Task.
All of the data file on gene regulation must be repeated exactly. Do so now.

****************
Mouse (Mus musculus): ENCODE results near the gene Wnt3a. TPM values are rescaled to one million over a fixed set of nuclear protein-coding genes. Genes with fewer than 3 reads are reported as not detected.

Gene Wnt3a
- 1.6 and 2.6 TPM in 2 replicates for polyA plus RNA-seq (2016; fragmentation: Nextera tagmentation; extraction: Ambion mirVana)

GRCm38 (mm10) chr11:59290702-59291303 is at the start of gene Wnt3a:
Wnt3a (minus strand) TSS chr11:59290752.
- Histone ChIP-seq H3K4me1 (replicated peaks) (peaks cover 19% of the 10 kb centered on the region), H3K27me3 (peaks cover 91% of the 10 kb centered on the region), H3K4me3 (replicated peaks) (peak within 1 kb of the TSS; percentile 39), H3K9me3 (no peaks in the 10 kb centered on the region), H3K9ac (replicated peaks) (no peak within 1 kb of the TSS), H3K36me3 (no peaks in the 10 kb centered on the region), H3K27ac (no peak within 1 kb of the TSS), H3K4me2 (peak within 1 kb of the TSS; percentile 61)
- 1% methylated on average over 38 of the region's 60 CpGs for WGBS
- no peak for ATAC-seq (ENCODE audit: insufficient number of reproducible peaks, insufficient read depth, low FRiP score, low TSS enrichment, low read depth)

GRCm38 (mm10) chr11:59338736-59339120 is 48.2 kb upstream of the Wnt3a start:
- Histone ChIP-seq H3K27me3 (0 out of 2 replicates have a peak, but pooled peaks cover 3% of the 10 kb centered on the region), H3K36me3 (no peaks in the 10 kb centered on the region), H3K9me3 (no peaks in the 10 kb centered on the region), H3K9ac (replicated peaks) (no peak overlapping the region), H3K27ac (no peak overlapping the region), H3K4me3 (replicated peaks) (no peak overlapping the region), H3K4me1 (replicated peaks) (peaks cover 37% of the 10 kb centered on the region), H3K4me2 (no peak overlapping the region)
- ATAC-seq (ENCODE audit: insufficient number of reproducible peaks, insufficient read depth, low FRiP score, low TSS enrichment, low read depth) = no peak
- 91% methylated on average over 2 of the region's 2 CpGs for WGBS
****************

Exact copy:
Mouse (Mus musculus): ENCODE results near the gene Wnt3a. TPM values are rescaled to one million over a fixed set of nuclear protein-coding genes. Genes with fewer than 3 reads are reported as not detected.

Gene Wnt3a
- 1.6 and 2.6 TPM in 2 replicates for polyA plus RNA-seq (2016; fragmentation: Nextera tagmentation; extraction: Ambion mirVana)

GRCm38 (mm10) chr11:59290702-59291303 is at the start of gene Wnt3a:
Wnt3a (minus strand) TSS chr11:59290752.
- Histone ChIP-seq H3K4me1 (replicated peaks) (peaks cover 19% of the 10 kb centered on the region), H3K27me3 (peaks cover 91% of the 10 kb centered on the region), H3K4me3 (replicated peaks) (peak within 1 kb of the TSS; percentile 39), H3K9me3 (no peaks in the 10 kb centered on the region), H3K9ac (replicated peaks) (no peak within 1 kb of the TSS), H3K36me3 (no peaks in the 10 kb centered on the region), H3K27ac (no peak within 1 kb of the TSS), H3K4me2 (peak within 1 kb of the TSS; percentile 61)
- 1% methylated on average over 38 of the region's 60 CpGs for WGBS
- no peak for ATAC-seq (ENCODE audit: insufficient number of reproducible peaks, insufficient read depth, low FRiP score, low TSS enrichment, low read depth)

GRCm38 (mm10) chr11:59338736-59339120 is 48.2 kb upstream of the Wnt3a start:
- Histone ChIP-seq H3K27me3 (0 out of 2 replicates have a peak, but pooled peaks cover 3% of the 10 kb centered on the region), H3K36me3 (no peaks in the 10 kb centered on the region), H3K9me3 (no peaks in the 10 kb centered on the region), H3K9ac (replicated peaks) (no peak overlapping the region), H3K27ac (no peak overlapping the region), H3K4me3 (replicated peaks) (no peak overlapping the region), H3K4me1 (replicated peaks) (peaks cover 37% of the 10 kb centered on the region), H3K4me2 (no peak overlapping the region)
- ATAC-seq (ENCODE audit: insufficient number of reproducible peaks, insufficient read depth, low FRiP score, low TSS enrichment, low read depth) = no peak
- 91% methylated on average over 2 of the region's 2 CpGs for WGBS